The Old Fogies go to Devonport in Auckland

Just across the water from Auckland is Devonport is very attractive small seaside village town with plenty of antiques, gift and book shops with a number of cafes and restaurants. It is popular with locals and visitors and has a number of attractions.

A short twelve minute ferry ride takes you from Auckland’s CBD to Devonport and not far from the ferry stop you have a wide range of book shops and food options.

Devonport is one of the earliest settled areas of Auckland and is rich in history with a strong naval tradition with special links to the New Zealand navy who still has a naval base here and are featured in the informative and attractive Torpedo Bay Navy Museum. Devonport’s foreshore is where the great Waka (Maori canoe) Tainui landed in the 14th century and also where the British Navy arrived in 1840.

Two volcanic cones are two main landmarks of Devonport , Mount Victoria and North Head. Towering over the town is Mount Victoria is the highest volcano on Auckland’s North Shore, a steep walk up its slopes are rewarded with stunning views of Waitematā Harbour, Hauraki Gulf and the Auckland skyline. For some reason there are number of toadstools on the peak and artillery emplacements with a disappearing gun.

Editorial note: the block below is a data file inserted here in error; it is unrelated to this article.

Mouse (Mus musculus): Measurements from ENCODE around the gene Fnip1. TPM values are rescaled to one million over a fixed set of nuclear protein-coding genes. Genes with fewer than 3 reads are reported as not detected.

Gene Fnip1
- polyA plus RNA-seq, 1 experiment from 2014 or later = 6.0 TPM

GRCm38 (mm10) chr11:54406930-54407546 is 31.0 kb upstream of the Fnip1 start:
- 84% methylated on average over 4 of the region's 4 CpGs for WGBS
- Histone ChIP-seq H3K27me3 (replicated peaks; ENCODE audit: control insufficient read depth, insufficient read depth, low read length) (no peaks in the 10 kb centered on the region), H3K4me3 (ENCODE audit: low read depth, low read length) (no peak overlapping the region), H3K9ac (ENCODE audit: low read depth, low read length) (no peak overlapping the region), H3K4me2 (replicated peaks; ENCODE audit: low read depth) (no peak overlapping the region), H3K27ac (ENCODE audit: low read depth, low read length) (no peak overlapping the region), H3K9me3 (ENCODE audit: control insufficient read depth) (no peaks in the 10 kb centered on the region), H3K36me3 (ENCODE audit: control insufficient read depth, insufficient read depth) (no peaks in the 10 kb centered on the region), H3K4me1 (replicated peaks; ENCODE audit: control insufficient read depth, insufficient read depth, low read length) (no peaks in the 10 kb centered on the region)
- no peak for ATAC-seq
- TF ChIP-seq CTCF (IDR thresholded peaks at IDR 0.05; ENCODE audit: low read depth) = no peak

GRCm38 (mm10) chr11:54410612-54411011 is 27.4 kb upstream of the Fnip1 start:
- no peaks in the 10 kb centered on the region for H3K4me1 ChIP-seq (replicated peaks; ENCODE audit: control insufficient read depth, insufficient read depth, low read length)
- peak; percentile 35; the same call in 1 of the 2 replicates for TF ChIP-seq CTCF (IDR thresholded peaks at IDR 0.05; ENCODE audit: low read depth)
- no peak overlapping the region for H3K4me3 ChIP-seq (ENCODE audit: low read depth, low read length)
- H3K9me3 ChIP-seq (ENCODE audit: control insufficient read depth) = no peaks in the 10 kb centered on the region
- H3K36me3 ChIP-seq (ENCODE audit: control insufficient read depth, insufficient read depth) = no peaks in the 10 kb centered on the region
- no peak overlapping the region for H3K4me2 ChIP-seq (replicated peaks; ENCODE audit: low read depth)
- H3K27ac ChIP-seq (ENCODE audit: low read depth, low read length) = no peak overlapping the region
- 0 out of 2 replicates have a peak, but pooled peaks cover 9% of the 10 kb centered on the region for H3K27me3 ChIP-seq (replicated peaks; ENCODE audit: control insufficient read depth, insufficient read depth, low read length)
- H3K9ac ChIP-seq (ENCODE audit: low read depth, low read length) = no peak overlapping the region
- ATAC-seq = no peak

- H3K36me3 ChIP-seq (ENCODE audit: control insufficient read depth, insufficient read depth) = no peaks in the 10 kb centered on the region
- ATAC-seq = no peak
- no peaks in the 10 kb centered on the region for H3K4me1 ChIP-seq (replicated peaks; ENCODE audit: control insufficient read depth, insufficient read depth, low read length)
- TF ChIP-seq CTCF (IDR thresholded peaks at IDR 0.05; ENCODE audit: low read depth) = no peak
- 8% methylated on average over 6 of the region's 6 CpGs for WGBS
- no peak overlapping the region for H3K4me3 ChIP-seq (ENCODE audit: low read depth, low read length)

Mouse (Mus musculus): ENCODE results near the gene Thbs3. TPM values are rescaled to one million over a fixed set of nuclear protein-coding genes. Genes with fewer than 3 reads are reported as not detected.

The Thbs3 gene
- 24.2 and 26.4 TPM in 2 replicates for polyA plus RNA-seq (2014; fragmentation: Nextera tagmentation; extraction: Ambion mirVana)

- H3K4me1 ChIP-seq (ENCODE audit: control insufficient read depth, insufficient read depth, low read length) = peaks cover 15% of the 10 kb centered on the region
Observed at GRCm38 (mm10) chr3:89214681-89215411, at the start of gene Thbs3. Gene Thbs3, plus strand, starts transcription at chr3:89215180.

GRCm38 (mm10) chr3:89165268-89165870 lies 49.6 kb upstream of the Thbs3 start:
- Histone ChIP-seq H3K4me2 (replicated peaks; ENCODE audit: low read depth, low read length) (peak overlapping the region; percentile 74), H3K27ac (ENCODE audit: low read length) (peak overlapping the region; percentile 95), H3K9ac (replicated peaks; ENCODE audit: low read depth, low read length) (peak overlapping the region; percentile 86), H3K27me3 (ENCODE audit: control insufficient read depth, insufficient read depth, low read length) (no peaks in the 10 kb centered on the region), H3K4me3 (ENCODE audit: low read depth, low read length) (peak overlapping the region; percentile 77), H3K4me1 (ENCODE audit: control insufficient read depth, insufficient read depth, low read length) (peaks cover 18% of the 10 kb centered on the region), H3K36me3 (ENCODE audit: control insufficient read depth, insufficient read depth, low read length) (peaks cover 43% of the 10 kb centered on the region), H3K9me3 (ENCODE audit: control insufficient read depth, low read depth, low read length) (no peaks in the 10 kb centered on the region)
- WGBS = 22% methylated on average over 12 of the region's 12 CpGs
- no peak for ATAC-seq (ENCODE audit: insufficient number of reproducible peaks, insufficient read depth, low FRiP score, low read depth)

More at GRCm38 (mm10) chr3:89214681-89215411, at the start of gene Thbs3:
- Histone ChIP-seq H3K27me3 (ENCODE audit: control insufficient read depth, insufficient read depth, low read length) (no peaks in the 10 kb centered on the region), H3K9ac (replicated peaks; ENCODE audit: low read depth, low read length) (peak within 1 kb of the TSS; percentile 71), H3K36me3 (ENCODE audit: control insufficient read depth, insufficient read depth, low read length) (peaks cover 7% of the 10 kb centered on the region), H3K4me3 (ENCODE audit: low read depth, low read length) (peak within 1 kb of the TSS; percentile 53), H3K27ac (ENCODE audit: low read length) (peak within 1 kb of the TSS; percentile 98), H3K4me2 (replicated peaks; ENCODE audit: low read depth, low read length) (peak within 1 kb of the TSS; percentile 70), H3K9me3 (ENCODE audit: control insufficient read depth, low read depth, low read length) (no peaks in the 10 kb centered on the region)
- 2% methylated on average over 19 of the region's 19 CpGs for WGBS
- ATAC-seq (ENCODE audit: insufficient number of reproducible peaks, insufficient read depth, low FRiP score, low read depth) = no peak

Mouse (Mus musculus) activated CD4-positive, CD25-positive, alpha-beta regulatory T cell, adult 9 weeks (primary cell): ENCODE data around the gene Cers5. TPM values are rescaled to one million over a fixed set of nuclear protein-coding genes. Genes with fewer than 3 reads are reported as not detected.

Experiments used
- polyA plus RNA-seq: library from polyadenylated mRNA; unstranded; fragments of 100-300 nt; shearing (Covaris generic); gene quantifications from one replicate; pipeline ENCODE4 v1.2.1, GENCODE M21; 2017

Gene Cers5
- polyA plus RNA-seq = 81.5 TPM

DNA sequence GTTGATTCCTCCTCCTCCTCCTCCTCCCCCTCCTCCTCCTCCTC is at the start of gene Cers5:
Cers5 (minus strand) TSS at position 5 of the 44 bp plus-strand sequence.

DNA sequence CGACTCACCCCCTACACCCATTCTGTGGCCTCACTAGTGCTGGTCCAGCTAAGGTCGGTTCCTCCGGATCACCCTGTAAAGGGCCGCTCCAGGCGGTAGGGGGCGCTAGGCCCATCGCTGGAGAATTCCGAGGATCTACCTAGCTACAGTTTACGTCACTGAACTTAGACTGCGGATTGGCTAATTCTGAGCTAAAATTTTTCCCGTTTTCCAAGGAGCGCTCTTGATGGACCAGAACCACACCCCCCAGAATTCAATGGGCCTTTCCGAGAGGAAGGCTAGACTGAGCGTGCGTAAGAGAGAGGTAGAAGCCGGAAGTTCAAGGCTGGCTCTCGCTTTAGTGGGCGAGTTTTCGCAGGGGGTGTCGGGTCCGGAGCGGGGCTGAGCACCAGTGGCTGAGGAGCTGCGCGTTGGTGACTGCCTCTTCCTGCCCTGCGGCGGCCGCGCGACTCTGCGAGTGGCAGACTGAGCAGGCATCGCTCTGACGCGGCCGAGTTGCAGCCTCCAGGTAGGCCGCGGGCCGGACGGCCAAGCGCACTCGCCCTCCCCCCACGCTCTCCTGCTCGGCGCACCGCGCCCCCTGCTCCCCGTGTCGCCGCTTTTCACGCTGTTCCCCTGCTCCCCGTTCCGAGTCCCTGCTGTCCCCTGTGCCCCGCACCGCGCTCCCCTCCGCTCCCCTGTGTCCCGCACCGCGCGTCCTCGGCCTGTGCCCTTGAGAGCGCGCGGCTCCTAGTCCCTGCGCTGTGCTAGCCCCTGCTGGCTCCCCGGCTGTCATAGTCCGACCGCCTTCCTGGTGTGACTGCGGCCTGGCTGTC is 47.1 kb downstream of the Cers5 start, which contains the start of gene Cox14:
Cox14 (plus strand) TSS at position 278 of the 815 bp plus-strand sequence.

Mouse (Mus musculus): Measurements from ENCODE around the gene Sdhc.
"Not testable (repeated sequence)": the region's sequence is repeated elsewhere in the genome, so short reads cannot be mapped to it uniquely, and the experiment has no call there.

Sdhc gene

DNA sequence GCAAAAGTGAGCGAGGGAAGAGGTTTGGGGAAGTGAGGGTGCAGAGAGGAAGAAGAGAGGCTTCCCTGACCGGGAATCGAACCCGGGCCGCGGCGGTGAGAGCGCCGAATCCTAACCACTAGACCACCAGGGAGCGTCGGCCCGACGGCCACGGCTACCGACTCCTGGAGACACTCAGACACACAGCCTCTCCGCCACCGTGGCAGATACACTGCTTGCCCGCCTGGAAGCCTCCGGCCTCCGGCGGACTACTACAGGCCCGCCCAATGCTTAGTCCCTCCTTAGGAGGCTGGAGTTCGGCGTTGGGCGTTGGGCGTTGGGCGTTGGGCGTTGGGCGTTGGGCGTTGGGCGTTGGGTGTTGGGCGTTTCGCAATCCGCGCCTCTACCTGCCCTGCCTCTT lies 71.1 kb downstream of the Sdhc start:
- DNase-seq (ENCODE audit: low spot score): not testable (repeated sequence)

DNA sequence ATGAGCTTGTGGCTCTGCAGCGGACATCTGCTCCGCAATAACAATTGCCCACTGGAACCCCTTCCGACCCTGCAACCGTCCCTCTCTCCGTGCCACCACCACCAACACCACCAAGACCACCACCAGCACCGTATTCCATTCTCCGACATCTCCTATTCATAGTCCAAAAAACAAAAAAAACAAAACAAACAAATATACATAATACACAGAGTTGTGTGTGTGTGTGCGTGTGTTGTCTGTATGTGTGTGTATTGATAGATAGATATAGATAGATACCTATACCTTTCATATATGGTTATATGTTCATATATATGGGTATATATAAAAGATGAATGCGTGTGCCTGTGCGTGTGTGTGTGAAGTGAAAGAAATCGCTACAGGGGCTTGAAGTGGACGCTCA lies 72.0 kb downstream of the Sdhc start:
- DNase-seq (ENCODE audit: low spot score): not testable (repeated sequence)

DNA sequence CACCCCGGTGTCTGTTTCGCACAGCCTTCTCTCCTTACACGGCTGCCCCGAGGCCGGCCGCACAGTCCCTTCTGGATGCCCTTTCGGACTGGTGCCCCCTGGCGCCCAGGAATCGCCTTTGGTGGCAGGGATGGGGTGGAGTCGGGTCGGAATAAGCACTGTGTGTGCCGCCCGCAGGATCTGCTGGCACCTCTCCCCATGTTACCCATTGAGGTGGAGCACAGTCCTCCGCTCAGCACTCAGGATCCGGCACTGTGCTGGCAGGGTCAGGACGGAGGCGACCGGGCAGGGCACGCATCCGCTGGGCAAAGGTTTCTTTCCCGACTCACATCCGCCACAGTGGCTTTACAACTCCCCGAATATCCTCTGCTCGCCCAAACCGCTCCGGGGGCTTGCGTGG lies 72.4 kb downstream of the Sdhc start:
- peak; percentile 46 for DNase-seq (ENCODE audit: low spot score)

Although quite steep, it only takes around twenty five minutes to walk to the top of Mount Victoria and the walk gives spectacular views of the surrounding areas. It strategic importance is reflected in evidence of Maori occupation and the military bunkers, interestingly one of the bunkers is now home to the Devonport Folk Club.

After the delights of Mount Victoria, it is relaxing to just wander around Devonport with its small beaches and a number of beautiful Victorian buildings that are a feature of the area.

All along the waterfront is reminders of Devonport connection with New Zealand history,  it was at Windsor Reserve that the British navy landed and began the European settlement of Devonport in 1840. Near King Edward Parade is the Boer war Arch commemorating the fallen soldiers of the Boer War.

Near Torpedo Bay is a commemoration of the great waka Tainui. The Tainui was one of seven wakas that carried the first Maori from Hawaiiki to New Zealand.

Even if the pace of Auckland is hardly frantic, Devonport has a notably slower pace and locals will stop and have a chat. We had a long chat with an old dear who had lived in the UK for a while but for the last few decades had enjoyed her life in Devonport.

We could understand why Devonport was so appealing, we stopped for a coffee and some homemade scones and watched the stream of visitors exploring the shops and art galleries. Entertainment has obviously been a feature in Devonport for some time having the earliest purpose-built cinema that’s still in existence in the Southern Hemisphere.

Old Fogies Travels are the adventures of two elderly Londoners (The Old Fogies) as they explore their home town and travel around the world looking out for the strange, unusual and absurd.

Our articles are published on our blog but also listed on the website of our friends at Visiting London here.